Universities in the time of climate change

This is the HTML version of my submission to the Proceedings of the JHU Workshop on Professional Norms in Mathematics, organized by Emily Riehl in September 2019. I gave a (virtual) presentation there, circulated a set of slides, and was in the process of writing a longer piece based on that when life started to get in the way. Here it is now, with updates to account for recent events. I owe much gratitude to Emily for her encouragement and patience.

1. My first attempt at this essay grew out of my frustration with common institutional responses to the climate emergency. “Sustainability” has become yet another bonanza for developers and manufacturers. New energy-efficient buildings are joyfully constructed, appliances are replaced as soon as a newer and slightly more efficient model becomes available. A typical sustainability webpage boasts of new construction, fundraising, and multimillion “green” developments, with a sprinkling of low impact feel-good projects on the side: bikes, straws, reusable coffee mugs. Institutions act as if “shop more, save more” were deep words of wisdom that applied to the environment, as if we could address a crisis of uncontrolled expansion by doing more of the same. As for the employees and customers, or faculty and students, we are expected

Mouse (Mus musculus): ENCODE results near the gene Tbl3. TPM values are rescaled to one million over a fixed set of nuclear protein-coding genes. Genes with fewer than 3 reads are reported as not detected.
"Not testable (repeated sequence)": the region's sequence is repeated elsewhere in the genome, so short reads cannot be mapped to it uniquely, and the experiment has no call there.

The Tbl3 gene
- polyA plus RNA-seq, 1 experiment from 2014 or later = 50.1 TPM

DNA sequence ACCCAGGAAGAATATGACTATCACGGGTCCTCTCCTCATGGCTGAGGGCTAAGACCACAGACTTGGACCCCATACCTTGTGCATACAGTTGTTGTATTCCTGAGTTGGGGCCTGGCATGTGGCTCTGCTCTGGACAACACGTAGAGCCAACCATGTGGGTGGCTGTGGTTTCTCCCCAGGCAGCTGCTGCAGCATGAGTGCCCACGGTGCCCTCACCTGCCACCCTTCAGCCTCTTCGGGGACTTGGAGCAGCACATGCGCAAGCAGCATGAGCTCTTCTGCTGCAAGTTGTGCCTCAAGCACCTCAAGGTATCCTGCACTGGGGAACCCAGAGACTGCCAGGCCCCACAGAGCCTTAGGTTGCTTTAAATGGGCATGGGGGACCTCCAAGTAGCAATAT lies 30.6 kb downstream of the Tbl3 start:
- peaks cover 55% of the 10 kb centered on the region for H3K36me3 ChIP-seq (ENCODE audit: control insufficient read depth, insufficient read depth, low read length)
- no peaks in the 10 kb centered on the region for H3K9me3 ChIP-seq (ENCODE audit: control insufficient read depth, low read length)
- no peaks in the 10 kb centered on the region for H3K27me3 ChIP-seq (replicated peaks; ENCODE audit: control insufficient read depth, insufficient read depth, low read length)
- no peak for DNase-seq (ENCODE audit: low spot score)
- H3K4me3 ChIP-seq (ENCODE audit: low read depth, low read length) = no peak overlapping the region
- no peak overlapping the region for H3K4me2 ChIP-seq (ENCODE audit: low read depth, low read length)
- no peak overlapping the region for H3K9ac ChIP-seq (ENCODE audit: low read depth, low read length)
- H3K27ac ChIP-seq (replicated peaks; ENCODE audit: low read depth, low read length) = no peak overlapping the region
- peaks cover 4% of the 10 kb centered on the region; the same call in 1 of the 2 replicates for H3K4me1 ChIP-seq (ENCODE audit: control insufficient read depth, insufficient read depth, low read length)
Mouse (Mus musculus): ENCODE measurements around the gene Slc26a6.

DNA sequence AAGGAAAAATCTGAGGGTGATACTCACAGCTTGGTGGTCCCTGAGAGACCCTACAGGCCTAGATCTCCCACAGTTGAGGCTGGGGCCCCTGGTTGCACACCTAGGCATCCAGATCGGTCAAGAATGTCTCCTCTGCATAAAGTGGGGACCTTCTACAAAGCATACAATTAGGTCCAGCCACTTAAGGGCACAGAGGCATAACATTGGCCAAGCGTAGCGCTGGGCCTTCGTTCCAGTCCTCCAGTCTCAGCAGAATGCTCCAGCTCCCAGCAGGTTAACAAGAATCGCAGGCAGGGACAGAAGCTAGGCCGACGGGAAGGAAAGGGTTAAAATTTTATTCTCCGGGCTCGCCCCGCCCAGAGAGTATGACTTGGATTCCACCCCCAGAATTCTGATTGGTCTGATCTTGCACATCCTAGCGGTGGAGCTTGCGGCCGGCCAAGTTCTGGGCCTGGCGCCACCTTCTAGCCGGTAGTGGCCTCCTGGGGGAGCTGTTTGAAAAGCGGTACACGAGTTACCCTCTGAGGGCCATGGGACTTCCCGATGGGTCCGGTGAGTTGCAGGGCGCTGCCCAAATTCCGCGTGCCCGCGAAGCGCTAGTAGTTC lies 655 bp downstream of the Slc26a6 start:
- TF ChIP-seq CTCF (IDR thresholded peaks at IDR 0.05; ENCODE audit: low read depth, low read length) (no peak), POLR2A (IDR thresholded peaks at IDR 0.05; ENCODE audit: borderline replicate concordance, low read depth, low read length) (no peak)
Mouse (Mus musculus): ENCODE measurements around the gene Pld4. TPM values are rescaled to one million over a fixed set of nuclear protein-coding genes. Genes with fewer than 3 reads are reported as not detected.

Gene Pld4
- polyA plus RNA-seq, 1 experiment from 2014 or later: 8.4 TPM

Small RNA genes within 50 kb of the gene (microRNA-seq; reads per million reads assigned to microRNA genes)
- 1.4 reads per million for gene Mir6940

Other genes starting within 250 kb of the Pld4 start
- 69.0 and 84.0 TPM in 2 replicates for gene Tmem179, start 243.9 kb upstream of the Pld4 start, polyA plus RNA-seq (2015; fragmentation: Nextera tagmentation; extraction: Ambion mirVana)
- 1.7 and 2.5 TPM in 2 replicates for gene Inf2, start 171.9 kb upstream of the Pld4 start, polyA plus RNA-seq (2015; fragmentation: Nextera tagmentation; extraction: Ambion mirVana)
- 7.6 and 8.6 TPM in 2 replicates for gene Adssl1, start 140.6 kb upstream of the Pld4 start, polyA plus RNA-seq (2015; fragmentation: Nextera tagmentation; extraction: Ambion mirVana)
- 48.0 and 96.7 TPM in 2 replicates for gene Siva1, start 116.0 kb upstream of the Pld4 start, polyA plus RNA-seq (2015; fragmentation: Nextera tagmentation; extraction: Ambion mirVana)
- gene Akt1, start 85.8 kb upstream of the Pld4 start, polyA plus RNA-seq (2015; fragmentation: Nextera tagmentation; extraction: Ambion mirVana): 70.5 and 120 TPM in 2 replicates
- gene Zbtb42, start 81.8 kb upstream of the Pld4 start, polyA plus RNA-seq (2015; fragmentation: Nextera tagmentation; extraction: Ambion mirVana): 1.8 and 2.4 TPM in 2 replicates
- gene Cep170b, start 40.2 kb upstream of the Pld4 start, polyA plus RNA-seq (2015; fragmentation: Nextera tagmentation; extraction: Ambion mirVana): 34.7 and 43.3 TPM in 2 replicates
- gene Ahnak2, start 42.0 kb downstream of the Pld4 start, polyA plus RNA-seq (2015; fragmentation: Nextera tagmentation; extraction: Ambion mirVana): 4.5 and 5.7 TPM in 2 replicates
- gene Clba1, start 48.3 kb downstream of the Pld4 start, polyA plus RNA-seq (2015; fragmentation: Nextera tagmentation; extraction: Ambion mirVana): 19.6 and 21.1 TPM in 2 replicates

to allow ourselves extra time for construction-related detours on our way to work, yield the right of way to heavy machinery, take a yoga class if we discover that we have anger management issues, and otherwise continue as usual.

I spoke about this, remotely, at the JHU Workshop on Professional Norms in Mathematics in September 2019. I wrote in my set of slides for the talk:

Climate change will be hard on us, both physically and mentally.
Heat waves, wildfires, air quality, disaster preparedness and responses, power outages,
boiled water advisories, etc.: we will not be able to rely consistently
on modern age conveniences.

When the slides were circulated on the internet and blogged at the Azimuth, reactions were divided. One tech person on Twitter said that this was nonsense: we would be able to shield and air-condition a university in the middle of the Death Valley if needed, this would be an obvious priority given that the future of humanity depends on the continued ability of the smartest people to work in comfort. A few weeks later, under the threat of wildfires, the California utility PG\&E cut off electricity to various locations including the Berkeley campus of the University of California.